Al Franken's race with Norm Coleman and the ensuing recount are the focus of Jay Weiner's "This Is Not Florida: How Al Franken Won the Minnesota Senate Recount."
“Two days after his rival Ginsberg splashed onto the scene, Elias showed his own stuff in the courtroom. For two months, members of the news media had witnessed his monologues, his staccato repeating of phrases for emphasis, his dramatic use of his big hands to form an imagined globe to describe the size of the ‘universe’ of absentee ballots, or his long arms sweeping the air as if to swat away flies when denigrating” the legal arguments from Coleman’s camp, the author writes.
The book is a stark and straightforward account of key lessons for any campaign to embrace if it finds itself in a recount. These lessons include having a formidable legal team, being aggressive politically, using multimedia skills when on message and having tons of money. The campaigns spent about $40 million combined.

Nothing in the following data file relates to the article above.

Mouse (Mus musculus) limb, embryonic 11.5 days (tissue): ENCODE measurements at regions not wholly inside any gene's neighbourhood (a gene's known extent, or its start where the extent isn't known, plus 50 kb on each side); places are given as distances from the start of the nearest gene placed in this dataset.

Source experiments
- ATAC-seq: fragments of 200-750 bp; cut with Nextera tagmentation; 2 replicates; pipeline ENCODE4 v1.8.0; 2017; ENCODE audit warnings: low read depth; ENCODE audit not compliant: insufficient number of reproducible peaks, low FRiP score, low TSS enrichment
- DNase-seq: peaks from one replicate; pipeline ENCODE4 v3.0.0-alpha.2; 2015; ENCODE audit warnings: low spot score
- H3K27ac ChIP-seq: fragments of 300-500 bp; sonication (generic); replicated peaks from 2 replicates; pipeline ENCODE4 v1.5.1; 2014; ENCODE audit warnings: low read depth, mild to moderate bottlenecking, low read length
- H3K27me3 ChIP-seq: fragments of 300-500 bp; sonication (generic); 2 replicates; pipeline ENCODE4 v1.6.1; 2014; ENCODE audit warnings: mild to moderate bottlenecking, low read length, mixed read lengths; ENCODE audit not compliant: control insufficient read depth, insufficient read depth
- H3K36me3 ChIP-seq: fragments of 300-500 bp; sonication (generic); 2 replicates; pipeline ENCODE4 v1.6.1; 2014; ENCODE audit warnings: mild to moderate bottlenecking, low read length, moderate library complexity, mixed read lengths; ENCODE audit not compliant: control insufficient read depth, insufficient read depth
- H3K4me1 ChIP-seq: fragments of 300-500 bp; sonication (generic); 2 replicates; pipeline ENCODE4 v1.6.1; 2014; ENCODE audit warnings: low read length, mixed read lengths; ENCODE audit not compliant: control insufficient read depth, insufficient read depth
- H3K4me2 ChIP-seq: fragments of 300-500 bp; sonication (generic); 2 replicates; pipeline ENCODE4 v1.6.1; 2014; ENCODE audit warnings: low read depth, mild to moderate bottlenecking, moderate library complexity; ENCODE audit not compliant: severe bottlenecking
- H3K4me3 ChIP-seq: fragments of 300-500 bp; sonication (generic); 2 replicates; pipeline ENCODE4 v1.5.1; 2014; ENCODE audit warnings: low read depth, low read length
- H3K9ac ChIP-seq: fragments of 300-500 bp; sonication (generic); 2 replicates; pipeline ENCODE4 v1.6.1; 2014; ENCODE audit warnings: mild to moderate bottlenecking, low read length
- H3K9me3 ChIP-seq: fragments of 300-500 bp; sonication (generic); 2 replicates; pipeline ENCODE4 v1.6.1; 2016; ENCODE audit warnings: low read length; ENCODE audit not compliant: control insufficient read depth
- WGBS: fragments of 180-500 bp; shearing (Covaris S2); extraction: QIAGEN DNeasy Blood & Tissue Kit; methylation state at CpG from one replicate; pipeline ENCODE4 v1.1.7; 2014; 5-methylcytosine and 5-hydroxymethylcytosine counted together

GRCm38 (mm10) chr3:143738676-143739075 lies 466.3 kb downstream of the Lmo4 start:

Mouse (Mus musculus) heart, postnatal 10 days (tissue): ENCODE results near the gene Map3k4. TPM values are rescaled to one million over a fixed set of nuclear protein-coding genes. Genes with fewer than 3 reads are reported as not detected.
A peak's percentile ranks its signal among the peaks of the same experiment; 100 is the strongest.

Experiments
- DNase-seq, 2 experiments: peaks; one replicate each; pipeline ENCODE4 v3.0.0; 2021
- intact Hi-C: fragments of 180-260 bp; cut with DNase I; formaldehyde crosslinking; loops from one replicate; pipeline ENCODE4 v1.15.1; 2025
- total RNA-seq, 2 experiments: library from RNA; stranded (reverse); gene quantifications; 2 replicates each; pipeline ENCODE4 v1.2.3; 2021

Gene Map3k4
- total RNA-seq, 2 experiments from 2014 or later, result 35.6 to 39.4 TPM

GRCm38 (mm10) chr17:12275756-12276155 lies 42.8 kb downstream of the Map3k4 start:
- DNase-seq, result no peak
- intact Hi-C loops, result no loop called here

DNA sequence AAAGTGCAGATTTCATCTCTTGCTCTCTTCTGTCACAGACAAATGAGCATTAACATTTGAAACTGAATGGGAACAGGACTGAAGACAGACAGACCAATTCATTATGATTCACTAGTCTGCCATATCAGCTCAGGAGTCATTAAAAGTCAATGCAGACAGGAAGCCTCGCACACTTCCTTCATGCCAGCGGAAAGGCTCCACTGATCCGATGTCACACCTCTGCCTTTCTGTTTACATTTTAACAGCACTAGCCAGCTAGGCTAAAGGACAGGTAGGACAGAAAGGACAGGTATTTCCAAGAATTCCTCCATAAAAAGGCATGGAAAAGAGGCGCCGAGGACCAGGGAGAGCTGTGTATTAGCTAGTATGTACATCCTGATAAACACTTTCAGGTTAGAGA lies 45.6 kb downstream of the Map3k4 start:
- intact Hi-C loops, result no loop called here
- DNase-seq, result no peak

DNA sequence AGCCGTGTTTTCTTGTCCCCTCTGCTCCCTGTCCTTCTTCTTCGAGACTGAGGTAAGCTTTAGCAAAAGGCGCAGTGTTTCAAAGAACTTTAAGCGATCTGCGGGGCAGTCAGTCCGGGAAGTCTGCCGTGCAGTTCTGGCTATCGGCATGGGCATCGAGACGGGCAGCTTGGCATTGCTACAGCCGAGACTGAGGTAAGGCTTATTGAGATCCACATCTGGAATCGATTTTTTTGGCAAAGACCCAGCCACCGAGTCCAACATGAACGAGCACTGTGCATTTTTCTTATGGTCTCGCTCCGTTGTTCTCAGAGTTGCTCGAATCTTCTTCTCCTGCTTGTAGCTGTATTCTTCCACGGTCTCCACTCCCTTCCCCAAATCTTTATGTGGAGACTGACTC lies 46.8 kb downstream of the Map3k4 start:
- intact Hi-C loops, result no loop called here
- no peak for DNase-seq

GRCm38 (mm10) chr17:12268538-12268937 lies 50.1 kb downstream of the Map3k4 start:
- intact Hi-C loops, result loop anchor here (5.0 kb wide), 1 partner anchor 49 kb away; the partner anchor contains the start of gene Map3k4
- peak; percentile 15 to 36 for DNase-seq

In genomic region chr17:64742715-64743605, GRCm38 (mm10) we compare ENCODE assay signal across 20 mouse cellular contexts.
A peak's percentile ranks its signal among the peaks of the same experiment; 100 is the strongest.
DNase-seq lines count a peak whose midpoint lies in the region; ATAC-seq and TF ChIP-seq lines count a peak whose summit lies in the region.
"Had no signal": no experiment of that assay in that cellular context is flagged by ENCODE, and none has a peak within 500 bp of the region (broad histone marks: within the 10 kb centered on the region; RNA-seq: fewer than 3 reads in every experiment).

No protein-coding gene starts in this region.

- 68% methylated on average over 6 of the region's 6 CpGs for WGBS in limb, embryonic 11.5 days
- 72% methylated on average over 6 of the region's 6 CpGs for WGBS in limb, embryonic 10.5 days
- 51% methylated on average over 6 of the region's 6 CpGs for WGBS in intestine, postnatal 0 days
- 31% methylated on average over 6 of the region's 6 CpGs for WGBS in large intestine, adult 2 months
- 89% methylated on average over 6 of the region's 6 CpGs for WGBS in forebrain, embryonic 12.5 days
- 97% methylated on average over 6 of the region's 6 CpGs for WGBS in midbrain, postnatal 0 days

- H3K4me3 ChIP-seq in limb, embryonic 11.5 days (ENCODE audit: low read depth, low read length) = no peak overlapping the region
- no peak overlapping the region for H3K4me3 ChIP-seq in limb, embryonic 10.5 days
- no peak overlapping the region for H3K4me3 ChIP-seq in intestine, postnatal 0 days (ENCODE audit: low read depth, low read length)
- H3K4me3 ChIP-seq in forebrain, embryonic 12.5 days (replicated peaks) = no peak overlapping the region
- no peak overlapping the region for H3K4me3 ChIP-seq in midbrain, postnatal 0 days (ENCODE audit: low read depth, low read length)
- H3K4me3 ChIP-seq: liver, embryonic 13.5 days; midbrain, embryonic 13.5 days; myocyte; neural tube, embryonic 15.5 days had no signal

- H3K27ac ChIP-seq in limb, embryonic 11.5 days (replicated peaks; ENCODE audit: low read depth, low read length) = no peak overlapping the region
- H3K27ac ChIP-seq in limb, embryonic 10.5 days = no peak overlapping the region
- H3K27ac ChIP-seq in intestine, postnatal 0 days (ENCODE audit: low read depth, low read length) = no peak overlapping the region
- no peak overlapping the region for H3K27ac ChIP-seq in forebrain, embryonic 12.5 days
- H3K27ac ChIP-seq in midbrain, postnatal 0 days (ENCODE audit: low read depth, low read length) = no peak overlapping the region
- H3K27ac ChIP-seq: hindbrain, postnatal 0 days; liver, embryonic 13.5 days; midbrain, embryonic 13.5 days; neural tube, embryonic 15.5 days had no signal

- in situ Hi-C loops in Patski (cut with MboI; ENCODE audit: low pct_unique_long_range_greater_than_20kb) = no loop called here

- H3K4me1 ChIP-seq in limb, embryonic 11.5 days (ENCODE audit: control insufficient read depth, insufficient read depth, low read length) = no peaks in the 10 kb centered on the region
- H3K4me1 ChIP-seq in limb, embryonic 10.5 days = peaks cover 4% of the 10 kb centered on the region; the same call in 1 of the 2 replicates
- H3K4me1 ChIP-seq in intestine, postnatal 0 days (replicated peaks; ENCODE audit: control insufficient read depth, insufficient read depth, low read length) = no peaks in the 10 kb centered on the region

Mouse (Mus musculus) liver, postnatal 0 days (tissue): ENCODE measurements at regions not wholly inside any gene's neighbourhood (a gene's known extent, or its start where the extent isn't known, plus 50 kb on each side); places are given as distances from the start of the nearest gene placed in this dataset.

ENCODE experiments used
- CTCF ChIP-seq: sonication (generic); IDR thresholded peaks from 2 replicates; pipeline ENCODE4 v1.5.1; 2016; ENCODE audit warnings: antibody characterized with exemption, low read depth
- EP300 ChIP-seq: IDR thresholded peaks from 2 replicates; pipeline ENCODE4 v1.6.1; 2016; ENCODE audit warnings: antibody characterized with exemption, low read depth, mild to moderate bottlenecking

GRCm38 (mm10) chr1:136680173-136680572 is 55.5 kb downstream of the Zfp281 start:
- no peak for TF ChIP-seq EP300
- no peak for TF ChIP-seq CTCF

But “there were troubling aspects to the Franken-Coleman recount,” Weiner writes. “This recount was expensive, and there’s something uncomfortable about that.”
In fact, the Franken-Coleman race altered the image of “nice” Minnesotans, perhaps permanently. Weiner suggests that after Republicans’ embarrassing loss, they will not play nice and will fight back with greater vengeance.
Vice President Joe Biden waits to conduct a mock swearing-in ceremony with Sen. Brian Schatz, D-Hawaii, in the Capitol's Old Senate Chamber, December 2, 2014. Schatz was sworn in to serve the remainder of his term since he was appointed to the seat after Sen. Daniel Inouye, D-Hawaii, passed away.